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Successful validation in regulated sectors

  • Text
  • Validation
  • Software
  • Requirements
  • Regulated
  • Sectors
  • Auvesy
  • Functions
  • Qualification
  • Specifications
  • Copyright

Successful validation in regulated sectors Validation in regulated sectors AUVESY's software versiondog provides valuable GMP support for customers during the validation process The US Food and Drug Administration (FDA) imposes strict requirements on owners and operators of production facilities in regulated sectors. Manufacturers in these sectors, such as pharmaceutical companies, for example, are only permitted to produce goods in authorised facilities that are Good Manufacturing Practices (GMP) compliant. If a system has not been validated, it may not be used to produce products or bring them to market. Validation is part of the quality risk management process, pursuant to the GMP, for the installation of technical systems. The legal responsibility to carry out a validation process, and the obligation to provide proof of compliance with all included steps, always lies with the pharmaceutical company. The complexity involved in the validation process of a system places great demands on a company's resources, and, can have a substantial negative impact on the integrity of the produced goods if carried out incorrectly. While a company may have very precise knowledge of their requirements, it is the software provider, for example, who knows the system and its range of functions best. In order to carry out the qualification phase of the validation process of a software, the pharmaceutical company requires an exact product description as well as a risk assessment of the resulting specifications for their production process. The qualification of a facility can be carried out by the manufacturer themselves or it can be carried out in cooperation with their suppliers. Suppliers—e.g. software providers—can use their expertise to help successfully support the manufacturer during the qualification process. Guidelines and requirements in regulated sectors The guidelines that need to be adhered to during the validation process of both production facilities and systems are stipulated by regulatory authorities. One such example is the Good Manufacturing Practice (GMP) guidelines imposed by the Food and Drug Administration (FDA). It is the company's responsibility, however, to record the requirement specifications with which the implementation of such guidelines will be achieved. How these steps are carried out—from the planning of the facility to its commissioning and maintenance—is governed by the GMP guidelines stipulated by regulatory authorities (e.g. the FDA). The same is true when it comes to documenting these processes. Any errors that may occur as a result of manual documentation need to be avoided. In this context, a data management system can help to drastically reduce the incidence of human error, and, at the same time, be used to manage all device and data documentation of a production facility that is in the process of being set up. The inclusion of a data management system in the User Requirement Specifications (URS) helps to facilitate the validation process from the very beginning. Data is regularly, reliably and consistently backed up; and documentation is available at all times in accordance with a Change Control Process. Hence the change history is also available at all times. This ensures the traceability of the process data from the draft stages, throughout implementation and on to the production phase, and is the only way to both completely ensure and demonstrate the integrity of the product. Copyright AUVESY GmbH · Fichtenstrasse 38 B · 76829 Landau in der Pfalz Date: 04.06.2018 Page 2 of 5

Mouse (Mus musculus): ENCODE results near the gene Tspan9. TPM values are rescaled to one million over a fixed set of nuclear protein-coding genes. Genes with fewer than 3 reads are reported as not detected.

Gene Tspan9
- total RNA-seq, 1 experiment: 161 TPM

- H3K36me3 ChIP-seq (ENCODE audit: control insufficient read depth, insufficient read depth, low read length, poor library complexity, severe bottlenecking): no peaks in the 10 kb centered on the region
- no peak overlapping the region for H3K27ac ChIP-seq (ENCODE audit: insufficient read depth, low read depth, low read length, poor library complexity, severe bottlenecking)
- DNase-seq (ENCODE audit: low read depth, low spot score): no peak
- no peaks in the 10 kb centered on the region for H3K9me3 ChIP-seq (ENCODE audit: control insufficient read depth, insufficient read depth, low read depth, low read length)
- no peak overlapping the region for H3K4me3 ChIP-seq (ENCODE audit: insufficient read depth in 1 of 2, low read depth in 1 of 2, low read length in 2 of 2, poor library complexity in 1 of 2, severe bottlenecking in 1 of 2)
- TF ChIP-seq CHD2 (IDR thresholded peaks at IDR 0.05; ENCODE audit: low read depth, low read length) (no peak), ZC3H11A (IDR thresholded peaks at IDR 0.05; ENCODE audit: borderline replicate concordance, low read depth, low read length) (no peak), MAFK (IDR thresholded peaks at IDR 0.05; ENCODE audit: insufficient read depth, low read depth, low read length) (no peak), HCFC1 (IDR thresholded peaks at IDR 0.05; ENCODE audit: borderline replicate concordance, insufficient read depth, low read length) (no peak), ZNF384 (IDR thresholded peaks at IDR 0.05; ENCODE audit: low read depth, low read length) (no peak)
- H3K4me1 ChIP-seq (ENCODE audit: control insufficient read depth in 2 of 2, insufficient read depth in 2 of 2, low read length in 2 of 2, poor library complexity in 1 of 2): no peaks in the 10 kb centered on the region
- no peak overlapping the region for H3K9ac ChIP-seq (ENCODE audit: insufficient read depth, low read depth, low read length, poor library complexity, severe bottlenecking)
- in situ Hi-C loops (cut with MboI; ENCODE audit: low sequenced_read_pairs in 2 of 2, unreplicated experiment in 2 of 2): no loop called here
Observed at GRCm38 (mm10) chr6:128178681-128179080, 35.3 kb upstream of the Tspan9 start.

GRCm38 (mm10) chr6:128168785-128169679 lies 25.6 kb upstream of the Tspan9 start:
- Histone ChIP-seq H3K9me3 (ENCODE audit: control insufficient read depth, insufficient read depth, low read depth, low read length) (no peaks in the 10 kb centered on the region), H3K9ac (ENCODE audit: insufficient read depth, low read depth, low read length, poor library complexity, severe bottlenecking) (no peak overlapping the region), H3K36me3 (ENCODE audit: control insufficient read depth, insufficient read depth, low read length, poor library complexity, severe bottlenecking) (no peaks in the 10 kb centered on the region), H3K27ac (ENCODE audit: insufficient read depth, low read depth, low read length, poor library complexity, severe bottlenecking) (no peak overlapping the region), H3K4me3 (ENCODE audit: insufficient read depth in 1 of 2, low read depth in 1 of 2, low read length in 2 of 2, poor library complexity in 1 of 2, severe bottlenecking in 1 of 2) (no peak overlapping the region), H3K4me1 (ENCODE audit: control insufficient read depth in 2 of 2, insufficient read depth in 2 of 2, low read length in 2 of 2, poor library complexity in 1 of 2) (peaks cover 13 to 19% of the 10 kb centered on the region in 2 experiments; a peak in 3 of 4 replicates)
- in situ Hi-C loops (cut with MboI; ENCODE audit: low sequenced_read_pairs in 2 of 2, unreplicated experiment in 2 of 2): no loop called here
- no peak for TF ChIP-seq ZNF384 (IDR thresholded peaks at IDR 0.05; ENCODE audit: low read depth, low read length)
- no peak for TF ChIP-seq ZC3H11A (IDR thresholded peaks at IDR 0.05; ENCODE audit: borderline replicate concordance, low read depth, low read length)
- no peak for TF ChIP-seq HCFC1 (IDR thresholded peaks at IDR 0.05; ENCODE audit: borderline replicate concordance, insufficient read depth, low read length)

Successful validation in regulated sectors URS – the basis of a successful validation process The User Requirement Specification (URS) sets out the requirements that a system needs to fulfil. It also clearly sets out the specifications of that system and what is expected of it. The URS needs to include a precise description of the system in question. It also needs to express both the requirements of the manufacturer as well as those of the end-client. Clearly setting out all specific requirements regarding the product, facility, and processes lays the foundation for fulfilling the criteria stipulated in the URS. Experience and knowledge are more important than ever during the early phase of a project, as is the functionality and efficiency of the system in question. Without these things, oversights and mistakes can cause a ripple effect that impacts the entire realisation of a project. Because every step of the system validation process (from the very beginning) depends on the quality of the URS, it is essential that all specifications set out in the URS be precise, consistent and realistic. In order to be able to precisely formulate the requirements of a system, it is first necessary to clearly identify what is expected of the system in terms of its functionality and to define what its capabilities and limitations are. With this knowledge, it will be possible to set out—in the URS—a clear process description for the system, a general software and hardware specification, and a functional risk assessment (FRA) of the system. But if this knowledge is not there, staff members working for manufacturers in GMP regulated sectors will first have to spend time acquiring it before they are able to specify the requirements of the system in the URS and FRA. It is exactly at this point of the process that there is scope for improvement. By cooperating with the suppliers of all systems involved it is possible to greatly simplify and accelerate the first (and most important) step towards achieving successful validation – namely, the task of formulating the URS. This knowledge transfer has two benefits: it saves time and it improves the quality of the URS. The specifications of the URS are used to assess any risks that the system may pose to the GMP environment. This assessment is referred to as the Functional Risk Assessment (FRA). During the process of developing the URS, the FRA is revised. Identified potential risks are first carefully evaluated; and where it is considered necessary action is taken in order to reduce them to a less critical level. Once the first stage of validating a system has been concluded, the next stage is to prepare and carry out the Installation Qualification (IQ). This process is not always clearly delineated—neither in general nor in academic publications—from the Operational Qualification (OQ). It is therefore worth taking a closer look at what these two validation phases entail and the differences between them. IQ and OQ The IQ checks to see if the system environment and all relevant requirements for the operation of the system are present, suitable and documented. This includes the location of the system and its connection to the necessary infrastructure. When it comes to validating software, various questions are raised, such as, for example, whether the right network architecture is available. In addition, the capacity of the network also Copyright AUVESY GmbH · Fichtenstrasse 38 B · 76829 Landau in der Pfalz Date: 04.06.2018 Page 3 of 5